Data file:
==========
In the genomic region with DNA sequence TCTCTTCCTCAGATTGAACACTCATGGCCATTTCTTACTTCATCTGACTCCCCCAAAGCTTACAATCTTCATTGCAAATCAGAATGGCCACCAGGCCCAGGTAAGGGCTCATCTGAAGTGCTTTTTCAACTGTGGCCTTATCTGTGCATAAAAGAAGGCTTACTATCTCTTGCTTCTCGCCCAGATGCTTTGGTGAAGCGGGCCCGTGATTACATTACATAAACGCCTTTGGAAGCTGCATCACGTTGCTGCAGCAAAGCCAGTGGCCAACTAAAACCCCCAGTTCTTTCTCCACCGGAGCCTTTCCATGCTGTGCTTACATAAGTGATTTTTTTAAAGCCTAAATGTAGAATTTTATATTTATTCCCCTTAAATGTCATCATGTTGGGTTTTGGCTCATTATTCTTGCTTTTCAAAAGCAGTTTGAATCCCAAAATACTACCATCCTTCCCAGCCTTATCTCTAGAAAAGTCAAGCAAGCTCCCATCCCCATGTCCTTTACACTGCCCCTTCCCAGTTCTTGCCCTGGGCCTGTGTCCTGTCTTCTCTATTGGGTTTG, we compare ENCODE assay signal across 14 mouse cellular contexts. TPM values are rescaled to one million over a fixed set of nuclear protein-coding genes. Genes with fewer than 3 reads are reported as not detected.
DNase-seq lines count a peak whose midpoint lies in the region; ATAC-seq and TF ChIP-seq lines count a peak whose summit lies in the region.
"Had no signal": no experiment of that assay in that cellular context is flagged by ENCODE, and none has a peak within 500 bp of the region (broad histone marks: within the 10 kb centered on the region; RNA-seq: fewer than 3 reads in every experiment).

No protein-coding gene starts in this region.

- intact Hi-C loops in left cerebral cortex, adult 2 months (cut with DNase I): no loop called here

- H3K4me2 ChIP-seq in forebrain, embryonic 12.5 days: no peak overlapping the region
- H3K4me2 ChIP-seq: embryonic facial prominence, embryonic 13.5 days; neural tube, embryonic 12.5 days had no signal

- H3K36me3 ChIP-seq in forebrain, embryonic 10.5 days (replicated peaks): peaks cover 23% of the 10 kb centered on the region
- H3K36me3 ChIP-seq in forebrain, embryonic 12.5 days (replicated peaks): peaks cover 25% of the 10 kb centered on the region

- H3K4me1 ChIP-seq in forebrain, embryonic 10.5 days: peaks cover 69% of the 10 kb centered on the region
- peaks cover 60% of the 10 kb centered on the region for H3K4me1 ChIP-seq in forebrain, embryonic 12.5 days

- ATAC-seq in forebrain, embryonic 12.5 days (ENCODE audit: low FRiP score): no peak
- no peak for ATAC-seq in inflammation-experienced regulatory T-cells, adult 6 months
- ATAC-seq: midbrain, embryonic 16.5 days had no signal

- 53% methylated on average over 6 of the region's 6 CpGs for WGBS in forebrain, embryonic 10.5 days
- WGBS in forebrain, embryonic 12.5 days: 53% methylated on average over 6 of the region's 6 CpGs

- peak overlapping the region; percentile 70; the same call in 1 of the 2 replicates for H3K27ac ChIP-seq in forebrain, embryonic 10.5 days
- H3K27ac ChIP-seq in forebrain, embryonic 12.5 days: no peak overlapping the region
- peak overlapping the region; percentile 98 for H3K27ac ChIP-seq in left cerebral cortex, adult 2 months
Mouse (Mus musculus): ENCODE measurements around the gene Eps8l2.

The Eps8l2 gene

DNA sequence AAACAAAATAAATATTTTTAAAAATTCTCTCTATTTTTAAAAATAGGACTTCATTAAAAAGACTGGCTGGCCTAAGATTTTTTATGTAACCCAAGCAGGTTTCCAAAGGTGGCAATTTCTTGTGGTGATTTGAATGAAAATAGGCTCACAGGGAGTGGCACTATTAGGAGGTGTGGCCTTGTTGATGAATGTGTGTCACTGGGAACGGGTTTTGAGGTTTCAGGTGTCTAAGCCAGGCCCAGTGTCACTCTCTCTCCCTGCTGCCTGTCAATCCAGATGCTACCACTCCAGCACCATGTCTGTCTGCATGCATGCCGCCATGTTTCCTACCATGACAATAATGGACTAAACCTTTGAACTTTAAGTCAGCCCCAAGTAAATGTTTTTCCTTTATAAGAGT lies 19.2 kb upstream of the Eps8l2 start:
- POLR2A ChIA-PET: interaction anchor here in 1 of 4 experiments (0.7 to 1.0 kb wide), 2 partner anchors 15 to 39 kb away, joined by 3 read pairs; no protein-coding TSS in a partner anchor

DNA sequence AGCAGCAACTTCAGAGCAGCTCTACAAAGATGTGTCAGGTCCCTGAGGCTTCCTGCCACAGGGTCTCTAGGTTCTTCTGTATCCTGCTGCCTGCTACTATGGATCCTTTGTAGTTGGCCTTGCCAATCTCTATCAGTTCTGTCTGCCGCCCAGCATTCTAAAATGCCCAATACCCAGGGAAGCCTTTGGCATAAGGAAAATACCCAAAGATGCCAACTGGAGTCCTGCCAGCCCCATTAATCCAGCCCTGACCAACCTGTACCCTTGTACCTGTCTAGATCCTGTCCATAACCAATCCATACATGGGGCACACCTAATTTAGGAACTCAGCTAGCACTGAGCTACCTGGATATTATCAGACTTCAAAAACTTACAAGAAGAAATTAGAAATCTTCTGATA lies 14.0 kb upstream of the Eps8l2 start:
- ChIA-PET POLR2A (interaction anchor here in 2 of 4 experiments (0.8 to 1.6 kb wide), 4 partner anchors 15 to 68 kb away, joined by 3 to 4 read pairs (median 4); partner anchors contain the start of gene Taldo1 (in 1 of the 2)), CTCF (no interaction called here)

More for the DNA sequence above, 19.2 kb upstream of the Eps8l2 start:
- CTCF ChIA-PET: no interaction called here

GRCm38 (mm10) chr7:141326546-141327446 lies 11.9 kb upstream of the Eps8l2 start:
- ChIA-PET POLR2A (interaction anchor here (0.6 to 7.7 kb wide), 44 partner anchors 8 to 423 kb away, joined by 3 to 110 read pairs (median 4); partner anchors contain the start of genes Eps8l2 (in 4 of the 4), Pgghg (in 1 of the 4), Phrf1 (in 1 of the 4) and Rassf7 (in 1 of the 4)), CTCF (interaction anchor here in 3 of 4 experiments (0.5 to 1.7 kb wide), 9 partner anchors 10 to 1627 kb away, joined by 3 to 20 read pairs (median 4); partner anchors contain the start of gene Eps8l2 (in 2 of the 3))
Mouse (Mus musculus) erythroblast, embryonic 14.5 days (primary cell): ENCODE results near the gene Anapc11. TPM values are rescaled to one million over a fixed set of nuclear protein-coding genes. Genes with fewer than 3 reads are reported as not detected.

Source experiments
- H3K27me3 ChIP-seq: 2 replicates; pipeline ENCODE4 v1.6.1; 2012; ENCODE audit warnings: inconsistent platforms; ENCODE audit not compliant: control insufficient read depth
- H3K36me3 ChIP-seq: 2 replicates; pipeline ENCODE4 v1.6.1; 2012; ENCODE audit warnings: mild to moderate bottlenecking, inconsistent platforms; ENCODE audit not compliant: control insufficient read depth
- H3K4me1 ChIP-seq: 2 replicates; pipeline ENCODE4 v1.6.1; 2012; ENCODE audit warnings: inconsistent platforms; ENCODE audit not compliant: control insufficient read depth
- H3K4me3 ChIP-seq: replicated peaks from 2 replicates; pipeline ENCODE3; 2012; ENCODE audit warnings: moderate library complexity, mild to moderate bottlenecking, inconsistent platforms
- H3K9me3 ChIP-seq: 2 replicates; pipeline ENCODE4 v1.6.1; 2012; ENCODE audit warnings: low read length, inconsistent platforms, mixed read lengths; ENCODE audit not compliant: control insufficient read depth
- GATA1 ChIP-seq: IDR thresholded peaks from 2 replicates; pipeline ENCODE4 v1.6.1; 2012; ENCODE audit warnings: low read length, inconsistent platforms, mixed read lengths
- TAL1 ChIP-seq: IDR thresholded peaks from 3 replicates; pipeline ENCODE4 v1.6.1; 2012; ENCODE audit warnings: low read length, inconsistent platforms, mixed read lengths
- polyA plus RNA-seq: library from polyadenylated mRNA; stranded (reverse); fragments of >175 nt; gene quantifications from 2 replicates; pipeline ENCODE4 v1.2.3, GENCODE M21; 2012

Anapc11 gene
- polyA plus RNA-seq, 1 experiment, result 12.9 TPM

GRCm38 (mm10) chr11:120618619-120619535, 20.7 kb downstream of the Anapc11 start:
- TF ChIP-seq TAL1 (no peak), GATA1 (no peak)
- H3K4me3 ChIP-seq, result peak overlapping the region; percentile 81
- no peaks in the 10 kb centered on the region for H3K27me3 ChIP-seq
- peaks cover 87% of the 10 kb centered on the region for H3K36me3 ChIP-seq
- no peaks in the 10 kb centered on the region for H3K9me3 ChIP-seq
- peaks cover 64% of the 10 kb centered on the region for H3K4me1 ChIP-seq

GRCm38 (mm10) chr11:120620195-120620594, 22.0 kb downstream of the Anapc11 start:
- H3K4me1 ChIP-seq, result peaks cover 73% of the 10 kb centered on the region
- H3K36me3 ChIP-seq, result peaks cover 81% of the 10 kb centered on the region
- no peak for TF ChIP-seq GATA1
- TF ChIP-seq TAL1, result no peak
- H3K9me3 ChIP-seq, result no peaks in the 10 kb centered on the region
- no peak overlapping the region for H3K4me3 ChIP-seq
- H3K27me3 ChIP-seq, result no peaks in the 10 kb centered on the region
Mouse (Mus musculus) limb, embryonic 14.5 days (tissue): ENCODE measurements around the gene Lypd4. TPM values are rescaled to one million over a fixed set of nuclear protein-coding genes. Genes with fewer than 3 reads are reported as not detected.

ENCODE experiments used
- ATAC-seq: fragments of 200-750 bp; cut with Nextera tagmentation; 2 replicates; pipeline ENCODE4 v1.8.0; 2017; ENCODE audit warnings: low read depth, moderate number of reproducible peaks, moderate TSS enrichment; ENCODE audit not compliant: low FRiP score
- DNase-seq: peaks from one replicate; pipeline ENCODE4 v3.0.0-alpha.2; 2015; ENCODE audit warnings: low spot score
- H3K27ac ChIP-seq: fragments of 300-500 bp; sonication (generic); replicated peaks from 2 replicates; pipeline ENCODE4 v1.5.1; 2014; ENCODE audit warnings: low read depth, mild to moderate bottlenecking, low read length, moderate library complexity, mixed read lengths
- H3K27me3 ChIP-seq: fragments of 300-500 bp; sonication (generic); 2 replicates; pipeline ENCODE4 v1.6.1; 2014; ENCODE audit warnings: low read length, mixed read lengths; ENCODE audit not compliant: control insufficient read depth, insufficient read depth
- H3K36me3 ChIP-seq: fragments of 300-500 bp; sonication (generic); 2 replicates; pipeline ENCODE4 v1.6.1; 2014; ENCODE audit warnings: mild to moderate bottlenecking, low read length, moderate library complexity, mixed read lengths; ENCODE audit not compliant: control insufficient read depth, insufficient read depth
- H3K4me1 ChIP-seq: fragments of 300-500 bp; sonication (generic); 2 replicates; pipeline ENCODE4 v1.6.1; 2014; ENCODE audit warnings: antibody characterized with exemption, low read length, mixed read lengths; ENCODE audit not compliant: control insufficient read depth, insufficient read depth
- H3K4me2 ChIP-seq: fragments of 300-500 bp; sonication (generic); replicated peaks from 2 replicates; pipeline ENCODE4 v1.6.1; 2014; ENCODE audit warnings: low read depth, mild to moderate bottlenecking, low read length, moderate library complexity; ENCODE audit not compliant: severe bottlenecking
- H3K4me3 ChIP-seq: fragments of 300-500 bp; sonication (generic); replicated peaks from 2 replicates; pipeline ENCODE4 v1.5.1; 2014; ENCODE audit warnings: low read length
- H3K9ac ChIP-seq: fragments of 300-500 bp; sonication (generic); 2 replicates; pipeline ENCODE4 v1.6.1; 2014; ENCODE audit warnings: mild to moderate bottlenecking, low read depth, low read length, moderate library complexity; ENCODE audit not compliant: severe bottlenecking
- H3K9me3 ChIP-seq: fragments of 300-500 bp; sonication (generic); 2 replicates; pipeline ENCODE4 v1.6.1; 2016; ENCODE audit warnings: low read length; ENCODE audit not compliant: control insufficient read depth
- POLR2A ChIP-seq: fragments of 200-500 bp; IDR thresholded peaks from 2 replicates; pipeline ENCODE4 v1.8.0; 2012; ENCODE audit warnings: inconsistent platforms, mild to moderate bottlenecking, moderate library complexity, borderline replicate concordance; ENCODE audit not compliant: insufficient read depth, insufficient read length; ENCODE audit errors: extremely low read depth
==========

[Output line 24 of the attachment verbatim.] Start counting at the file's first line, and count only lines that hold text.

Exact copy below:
DNA sequence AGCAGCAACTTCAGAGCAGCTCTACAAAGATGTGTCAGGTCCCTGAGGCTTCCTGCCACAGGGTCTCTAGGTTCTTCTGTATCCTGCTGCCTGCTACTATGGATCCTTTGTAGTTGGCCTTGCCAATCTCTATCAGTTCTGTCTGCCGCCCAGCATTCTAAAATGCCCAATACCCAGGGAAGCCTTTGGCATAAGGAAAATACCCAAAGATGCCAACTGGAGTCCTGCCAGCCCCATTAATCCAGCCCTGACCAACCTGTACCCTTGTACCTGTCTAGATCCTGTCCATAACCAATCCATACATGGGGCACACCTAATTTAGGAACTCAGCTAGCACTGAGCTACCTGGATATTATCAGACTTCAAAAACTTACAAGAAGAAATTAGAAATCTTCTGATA lies 14.0 kb upstream of the Eps8l2 start: